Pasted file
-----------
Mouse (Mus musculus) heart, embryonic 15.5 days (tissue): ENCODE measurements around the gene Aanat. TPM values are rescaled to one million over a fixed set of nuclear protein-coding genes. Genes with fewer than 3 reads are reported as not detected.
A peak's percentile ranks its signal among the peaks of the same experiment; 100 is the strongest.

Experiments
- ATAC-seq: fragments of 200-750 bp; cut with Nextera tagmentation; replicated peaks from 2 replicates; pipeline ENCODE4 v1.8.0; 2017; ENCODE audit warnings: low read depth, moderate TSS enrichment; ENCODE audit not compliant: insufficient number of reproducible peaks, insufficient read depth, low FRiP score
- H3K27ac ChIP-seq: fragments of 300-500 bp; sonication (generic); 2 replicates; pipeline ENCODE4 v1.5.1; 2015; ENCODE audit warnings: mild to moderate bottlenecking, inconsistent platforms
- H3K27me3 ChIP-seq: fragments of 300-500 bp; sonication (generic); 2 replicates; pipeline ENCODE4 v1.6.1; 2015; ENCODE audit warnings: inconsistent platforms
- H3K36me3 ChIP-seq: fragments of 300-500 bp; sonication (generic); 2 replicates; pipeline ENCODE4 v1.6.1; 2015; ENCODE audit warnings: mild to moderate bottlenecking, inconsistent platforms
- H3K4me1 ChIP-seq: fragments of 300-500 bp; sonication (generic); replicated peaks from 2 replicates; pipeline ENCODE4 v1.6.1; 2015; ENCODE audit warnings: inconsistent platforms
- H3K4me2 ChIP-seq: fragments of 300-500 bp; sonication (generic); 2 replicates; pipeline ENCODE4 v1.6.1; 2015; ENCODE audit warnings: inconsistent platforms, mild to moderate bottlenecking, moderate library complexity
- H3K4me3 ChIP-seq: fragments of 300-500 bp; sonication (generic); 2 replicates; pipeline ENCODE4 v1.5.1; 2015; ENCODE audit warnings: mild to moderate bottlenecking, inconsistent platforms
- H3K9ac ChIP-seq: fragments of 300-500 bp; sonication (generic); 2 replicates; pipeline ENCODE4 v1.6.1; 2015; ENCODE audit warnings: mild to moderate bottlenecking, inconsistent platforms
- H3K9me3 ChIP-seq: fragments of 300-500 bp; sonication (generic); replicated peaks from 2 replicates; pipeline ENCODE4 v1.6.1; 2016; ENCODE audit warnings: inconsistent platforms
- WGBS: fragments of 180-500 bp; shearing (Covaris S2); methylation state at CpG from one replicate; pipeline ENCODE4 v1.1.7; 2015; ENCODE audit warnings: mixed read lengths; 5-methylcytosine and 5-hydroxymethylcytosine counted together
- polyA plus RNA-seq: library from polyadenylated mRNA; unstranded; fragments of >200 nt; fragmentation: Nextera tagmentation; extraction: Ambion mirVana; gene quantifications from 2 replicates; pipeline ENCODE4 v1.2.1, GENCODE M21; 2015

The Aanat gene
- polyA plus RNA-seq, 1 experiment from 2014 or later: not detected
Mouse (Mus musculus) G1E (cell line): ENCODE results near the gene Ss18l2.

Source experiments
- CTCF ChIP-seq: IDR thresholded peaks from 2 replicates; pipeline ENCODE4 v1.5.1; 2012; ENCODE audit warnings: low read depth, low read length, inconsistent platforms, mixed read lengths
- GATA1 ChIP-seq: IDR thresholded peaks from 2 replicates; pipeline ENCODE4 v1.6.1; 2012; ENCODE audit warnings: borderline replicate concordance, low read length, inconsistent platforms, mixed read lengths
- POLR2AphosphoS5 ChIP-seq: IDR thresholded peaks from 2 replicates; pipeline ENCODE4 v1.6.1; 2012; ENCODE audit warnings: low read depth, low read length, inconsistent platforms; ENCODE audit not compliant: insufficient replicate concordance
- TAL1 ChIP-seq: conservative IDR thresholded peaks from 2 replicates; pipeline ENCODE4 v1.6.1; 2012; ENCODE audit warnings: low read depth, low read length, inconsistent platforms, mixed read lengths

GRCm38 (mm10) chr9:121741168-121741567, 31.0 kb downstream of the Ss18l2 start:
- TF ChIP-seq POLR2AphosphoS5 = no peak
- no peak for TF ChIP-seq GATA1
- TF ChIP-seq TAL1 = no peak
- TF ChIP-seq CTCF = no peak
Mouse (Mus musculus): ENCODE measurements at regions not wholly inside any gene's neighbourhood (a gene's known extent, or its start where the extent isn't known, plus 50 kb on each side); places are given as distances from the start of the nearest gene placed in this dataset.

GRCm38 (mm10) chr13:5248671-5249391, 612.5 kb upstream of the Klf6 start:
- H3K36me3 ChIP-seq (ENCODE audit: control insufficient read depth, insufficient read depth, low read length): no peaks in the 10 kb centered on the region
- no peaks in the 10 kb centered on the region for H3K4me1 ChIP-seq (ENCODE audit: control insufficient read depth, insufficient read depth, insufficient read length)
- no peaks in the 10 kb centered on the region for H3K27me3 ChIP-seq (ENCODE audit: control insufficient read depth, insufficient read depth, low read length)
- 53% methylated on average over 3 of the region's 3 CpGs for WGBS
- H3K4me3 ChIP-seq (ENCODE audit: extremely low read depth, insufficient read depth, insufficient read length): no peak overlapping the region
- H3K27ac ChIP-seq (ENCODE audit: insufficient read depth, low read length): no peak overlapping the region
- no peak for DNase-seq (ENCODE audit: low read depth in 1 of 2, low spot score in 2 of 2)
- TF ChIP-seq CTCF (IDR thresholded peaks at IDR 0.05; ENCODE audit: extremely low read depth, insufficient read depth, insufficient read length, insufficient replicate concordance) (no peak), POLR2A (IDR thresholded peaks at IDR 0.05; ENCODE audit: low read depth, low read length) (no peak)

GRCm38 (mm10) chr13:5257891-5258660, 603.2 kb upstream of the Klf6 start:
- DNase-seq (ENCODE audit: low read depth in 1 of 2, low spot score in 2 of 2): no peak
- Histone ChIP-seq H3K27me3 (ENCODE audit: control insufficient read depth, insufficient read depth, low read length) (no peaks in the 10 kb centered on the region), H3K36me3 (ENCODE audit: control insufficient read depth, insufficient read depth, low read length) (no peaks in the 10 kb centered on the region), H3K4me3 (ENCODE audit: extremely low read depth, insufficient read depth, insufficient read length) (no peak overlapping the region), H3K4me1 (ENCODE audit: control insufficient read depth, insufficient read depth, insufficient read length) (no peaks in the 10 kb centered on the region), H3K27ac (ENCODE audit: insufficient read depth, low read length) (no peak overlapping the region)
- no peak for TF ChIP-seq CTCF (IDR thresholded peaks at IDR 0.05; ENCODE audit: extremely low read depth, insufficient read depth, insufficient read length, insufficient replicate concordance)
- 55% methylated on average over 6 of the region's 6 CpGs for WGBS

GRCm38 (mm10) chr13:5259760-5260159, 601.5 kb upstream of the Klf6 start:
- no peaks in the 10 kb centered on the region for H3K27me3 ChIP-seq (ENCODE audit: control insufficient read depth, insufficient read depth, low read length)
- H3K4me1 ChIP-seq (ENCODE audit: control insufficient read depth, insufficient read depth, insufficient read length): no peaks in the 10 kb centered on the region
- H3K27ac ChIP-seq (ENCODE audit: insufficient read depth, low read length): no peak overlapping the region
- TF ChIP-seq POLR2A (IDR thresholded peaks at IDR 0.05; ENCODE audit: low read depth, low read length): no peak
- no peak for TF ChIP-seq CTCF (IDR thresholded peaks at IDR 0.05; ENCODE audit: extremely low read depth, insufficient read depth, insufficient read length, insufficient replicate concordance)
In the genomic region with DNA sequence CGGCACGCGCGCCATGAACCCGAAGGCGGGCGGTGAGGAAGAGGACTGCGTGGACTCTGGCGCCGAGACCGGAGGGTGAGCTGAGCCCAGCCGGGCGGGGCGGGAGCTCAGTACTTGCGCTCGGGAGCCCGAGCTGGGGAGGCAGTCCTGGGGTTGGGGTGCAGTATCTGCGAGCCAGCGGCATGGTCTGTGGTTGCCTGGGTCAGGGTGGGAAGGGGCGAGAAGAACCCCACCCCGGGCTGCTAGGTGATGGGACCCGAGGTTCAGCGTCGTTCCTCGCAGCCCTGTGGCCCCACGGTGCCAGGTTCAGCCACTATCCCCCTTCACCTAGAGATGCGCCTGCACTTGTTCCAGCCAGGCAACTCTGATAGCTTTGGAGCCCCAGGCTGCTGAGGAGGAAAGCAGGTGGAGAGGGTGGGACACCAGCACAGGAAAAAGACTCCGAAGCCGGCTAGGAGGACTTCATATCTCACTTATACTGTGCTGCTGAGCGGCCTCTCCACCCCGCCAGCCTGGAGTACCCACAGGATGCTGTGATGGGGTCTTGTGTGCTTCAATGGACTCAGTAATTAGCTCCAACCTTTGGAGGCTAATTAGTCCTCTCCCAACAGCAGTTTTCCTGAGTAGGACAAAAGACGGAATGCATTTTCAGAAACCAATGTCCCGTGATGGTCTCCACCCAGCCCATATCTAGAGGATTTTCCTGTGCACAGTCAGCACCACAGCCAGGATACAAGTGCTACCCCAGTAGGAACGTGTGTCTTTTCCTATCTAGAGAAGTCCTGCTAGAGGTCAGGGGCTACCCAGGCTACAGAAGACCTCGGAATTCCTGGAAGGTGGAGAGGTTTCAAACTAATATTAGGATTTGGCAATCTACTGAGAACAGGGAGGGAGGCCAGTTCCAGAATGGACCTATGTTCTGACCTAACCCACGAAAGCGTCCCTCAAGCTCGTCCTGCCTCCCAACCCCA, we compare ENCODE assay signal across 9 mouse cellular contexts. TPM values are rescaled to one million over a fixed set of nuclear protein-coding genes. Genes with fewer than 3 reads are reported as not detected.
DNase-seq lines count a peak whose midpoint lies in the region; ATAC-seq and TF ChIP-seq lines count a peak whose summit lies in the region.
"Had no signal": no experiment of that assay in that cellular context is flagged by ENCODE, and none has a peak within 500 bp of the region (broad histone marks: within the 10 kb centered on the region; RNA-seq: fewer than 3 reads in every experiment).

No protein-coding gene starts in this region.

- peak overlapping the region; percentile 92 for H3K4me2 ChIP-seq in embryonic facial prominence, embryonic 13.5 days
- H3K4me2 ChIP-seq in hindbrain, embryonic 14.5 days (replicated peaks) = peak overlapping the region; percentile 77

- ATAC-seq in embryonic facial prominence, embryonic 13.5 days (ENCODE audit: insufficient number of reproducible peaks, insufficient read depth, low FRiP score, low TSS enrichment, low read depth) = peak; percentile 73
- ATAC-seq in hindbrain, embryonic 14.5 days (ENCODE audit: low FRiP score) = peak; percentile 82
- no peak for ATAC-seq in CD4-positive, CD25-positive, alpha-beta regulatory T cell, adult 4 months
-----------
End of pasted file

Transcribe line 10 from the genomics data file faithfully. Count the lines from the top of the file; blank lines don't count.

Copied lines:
- H3K4me3 ChIP-seq: fragments of 300-500 bp; sonication (generic); 2 replicates; pipeline ENCODE4 v1.5.1; 2015; ENCODE audit warnings: mild to moderate bottlenecking, inconsistent platforms